Unfair dismissal

 An employee dismissed overseas could claim unfair dismissal if he or she could prove there was a substantial connection between the employee’s work and Australia. In making a claim of unfair dismissal, overseas service with the employer counts as service for the purpose of serving the minimum period of employment – thus gaining jurisdiction with respect to the unfair dismissal laws under the FWAct. In a matter before FWA, the applicant commenced work with the employer in Pakistan before travelling some time later to commence work in Australia under a 457 visa with the employer. FWA determined that the work performed in Pakistan counted as service for the purpose of the minimum period of employment, consequently, the application for unfair dismissal could be heard. See Ali v Industries Services Training Pty Ltd [2011] FWA 9177.

General protections claim
 
In a general protections application, the FWC determined that it had jurisdiction to hear an application from a person dismissed after making a complaint to the employer about their job and who was employed to work in Nauru. The respondent argued the person was outside the jurisdiction of the Fair Work Act because the person was employed to perform work outside of Australia. The applicant was originally engaged in Australia to perform work overseas. The tribunal determined there was substantial connection between the applicant’s work and Australia. The applicant maintained residence in Australia while undertaking work in Nauru. See M v Salvation Army (NSW) Property Trust as Trustee for the Social Work [2013] FWC 3337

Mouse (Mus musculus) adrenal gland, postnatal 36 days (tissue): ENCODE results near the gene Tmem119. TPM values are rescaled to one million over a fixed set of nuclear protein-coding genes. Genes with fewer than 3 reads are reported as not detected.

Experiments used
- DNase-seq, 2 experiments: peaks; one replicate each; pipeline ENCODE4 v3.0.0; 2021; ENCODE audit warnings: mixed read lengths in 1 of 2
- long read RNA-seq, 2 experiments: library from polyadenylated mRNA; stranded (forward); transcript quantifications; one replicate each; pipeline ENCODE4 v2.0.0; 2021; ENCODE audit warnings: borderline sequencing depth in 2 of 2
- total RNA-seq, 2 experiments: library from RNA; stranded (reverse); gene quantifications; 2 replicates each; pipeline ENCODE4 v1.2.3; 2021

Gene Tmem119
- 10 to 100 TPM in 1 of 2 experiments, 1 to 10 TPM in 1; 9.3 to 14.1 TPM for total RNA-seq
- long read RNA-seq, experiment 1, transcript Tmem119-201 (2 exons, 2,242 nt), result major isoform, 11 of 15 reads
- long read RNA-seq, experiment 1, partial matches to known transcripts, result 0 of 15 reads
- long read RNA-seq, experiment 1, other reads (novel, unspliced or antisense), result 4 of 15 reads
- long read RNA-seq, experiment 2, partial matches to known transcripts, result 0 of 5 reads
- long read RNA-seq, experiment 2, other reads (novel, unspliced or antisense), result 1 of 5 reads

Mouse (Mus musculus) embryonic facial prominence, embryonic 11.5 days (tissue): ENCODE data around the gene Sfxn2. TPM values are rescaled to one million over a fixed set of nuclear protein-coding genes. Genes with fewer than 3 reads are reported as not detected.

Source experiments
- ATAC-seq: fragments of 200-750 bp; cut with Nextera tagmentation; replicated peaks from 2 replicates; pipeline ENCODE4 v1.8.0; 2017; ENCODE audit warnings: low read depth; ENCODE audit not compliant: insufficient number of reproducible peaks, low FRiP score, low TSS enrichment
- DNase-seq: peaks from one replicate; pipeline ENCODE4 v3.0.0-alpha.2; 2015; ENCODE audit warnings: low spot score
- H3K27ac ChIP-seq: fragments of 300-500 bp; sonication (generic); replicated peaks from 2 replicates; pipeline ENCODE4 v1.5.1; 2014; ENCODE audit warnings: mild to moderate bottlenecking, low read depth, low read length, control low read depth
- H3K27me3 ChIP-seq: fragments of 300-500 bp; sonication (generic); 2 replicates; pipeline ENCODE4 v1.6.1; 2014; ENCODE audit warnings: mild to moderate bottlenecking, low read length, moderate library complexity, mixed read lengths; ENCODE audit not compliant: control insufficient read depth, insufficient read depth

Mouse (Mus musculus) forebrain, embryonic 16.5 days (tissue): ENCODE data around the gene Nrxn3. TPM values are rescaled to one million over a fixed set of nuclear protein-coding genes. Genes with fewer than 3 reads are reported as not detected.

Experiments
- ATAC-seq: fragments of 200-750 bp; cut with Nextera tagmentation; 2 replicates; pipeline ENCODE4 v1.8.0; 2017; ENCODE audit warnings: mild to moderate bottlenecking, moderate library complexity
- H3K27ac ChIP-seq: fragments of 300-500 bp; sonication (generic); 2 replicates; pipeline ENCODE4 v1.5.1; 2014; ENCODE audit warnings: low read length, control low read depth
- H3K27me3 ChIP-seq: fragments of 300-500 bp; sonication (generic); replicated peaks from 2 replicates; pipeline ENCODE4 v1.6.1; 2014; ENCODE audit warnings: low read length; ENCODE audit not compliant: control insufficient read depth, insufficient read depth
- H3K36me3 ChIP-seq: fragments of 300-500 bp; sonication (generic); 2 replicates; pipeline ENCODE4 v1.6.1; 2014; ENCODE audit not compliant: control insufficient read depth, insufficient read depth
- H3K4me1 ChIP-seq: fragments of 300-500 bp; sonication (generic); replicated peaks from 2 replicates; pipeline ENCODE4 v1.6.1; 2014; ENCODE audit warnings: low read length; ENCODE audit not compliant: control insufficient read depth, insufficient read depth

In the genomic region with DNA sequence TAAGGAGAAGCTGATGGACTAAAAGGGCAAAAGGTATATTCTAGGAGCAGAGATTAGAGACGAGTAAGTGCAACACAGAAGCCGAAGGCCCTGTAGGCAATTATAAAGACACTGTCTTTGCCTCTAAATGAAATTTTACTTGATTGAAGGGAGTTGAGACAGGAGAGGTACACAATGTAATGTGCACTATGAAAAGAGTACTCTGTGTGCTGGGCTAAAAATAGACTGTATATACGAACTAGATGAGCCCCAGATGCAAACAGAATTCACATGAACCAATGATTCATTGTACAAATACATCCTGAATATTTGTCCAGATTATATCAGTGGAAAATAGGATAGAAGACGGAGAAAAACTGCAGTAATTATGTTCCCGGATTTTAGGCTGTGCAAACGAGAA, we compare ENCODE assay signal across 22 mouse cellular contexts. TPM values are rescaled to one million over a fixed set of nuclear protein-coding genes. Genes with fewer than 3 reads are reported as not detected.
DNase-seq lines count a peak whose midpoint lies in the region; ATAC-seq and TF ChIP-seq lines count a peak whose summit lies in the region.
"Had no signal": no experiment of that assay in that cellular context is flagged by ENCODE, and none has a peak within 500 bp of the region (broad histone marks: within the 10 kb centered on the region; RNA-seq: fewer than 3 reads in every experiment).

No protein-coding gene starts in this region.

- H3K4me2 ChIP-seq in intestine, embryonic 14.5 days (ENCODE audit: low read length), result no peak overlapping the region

Offer of redeployment overseas – redundancy?

In general, overseas redeployment will not be a reasonable option for employers in redundancy situations. In determining whether redeployment is a reasonable option in an unfair dismissal matter, the FWC would be influenced by its cost to the employer in each case. Other relevant factors would include comparisons of employment terms and conditions, remuneration, seniority, job security, career pathways, preservation of service entitlements, inconveniences, distance between home and work, workplace health and safety risks, impact on family responsibilities and impact on the contract of employment. For example, moving to a lower-paid job would not generally be ‘redeployment’, even if the employee requested the transfer.

Case law

In a matter heard before the FWC, the applicant argued that he could have been redeployed in an overseas branch of the company, rather than being made redundant. The FWC held that the employee could not reasonably expect that such a redeployment  would occur. Apart from the fact that similar adverse business conditions were affecting the overseas branches, the employer had never indicated it had the facility to redeploy redundant employees overseas. It did have a history of allowing employees to apply for overseas positions and, if successful, resign from their Australian jobs (instead of being retrenched) and transfer overseas at their own expense. There was no evidence that the multinational corporation had central policies that governed overseas transfers; each subsidiary made its own recruitment and transfer arrangements. See R v SNC-Lavalin Australia Pty Ltd [2013] FWC 7309.